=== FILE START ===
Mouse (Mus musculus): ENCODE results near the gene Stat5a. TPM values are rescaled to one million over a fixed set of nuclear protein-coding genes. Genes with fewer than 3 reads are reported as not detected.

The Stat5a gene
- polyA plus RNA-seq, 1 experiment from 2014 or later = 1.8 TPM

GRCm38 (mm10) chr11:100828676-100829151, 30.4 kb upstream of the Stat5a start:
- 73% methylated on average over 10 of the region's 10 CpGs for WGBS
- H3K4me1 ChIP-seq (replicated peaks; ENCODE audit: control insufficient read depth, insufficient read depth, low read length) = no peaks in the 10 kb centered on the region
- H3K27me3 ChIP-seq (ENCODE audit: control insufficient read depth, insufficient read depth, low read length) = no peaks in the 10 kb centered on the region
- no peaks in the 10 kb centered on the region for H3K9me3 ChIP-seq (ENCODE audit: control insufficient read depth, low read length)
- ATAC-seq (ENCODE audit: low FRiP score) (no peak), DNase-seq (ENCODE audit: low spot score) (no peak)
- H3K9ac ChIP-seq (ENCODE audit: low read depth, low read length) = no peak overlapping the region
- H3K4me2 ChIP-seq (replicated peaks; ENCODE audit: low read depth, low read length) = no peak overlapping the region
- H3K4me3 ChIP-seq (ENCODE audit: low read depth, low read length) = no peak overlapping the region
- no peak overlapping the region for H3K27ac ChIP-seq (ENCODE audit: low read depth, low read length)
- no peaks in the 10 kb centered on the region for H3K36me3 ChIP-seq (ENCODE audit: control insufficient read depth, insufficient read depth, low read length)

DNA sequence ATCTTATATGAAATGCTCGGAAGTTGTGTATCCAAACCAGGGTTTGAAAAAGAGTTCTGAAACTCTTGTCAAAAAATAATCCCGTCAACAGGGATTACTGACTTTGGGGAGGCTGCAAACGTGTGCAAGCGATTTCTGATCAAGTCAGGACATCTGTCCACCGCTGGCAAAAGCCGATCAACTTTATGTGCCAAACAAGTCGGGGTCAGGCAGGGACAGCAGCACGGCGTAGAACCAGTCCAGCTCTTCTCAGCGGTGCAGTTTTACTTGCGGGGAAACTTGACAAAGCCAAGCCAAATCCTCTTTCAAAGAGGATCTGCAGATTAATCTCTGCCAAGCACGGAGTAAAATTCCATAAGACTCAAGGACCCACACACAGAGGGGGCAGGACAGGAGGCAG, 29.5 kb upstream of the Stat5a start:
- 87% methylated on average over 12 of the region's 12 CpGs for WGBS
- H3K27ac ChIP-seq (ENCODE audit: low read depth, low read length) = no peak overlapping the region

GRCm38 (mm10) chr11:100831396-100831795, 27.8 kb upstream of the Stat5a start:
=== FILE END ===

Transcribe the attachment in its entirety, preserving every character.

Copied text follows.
Mouse (Mus musculus): ENCODE results near the gene Stat5a. TPM values are rescaled to one million over a fixed set of nuclear protein-coding genes. Genes with fewer than 3 reads are reported as not detected.

The Stat5a gene
- polyA plus RNA-seq, 1 experiment from 2014 or later = 1.8 TPM

GRCm38 (mm10) chr11:100828676-100829151, 30.4 kb upstream of the Stat5a start:
- 73% methylated on average over 10 of the region's 10 CpGs for WGBS
- H3K4me1 ChIP-seq (replicated peaks; ENCODE audit: control insufficient read depth, insufficient read depth, low read length) = no peaks in the 10 kb centered on the region
- H3K27me3 ChIP-seq (ENCODE audit: control insufficient read depth, insufficient read depth, low read length) = no peaks in the 10 kb centered on the region
- no peaks in the 10 kb centered on the region for H3K9me3 ChIP-seq (ENCODE audit: control insufficient read depth, low read length)
- ATAC-seq (ENCODE audit: low FRiP score) (no peak), DNase-seq (ENCODE audit: low spot score) (no peak)
- H3K9ac ChIP-seq (ENCODE audit: low read depth, low read length) = no peak overlapping the region
- H3K4me2 ChIP-seq (replicated peaks; ENCODE audit: low read depth, low read length) = no peak overlapping the region
- H3K4me3 ChIP-seq (ENCODE audit: low read depth, low read length) = no peak overlapping the region
- no peak overlapping the region for H3K27ac ChIP-seq (ENCODE audit: low read depth, low read length)
- no peaks in the 10 kb centered on the region for H3K36me3 ChIP-seq (ENCODE audit: control insufficient read depth, insufficient read depth, low read length)

DNA sequence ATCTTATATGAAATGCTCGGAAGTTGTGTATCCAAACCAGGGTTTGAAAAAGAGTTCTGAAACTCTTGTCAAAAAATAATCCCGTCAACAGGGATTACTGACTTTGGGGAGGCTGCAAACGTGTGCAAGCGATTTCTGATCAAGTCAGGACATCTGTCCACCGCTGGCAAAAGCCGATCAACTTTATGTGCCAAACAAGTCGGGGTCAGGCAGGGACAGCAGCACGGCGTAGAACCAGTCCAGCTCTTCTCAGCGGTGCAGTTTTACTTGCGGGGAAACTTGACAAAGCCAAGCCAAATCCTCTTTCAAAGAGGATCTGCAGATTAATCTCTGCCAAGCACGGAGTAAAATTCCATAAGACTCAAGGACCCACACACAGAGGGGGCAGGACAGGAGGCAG, 29.5 kb upstream of the Stat5a start:
- 87% methylated on average over 12 of the region's 12 CpGs for WGBS
- H3K27ac ChIP-seq (ENCODE audit: low read depth, low read length) = no peak overlapping the region

GRCm38 (mm10) chr11:100831396-100831795, 27.8 kb upstream of the Stat5a start: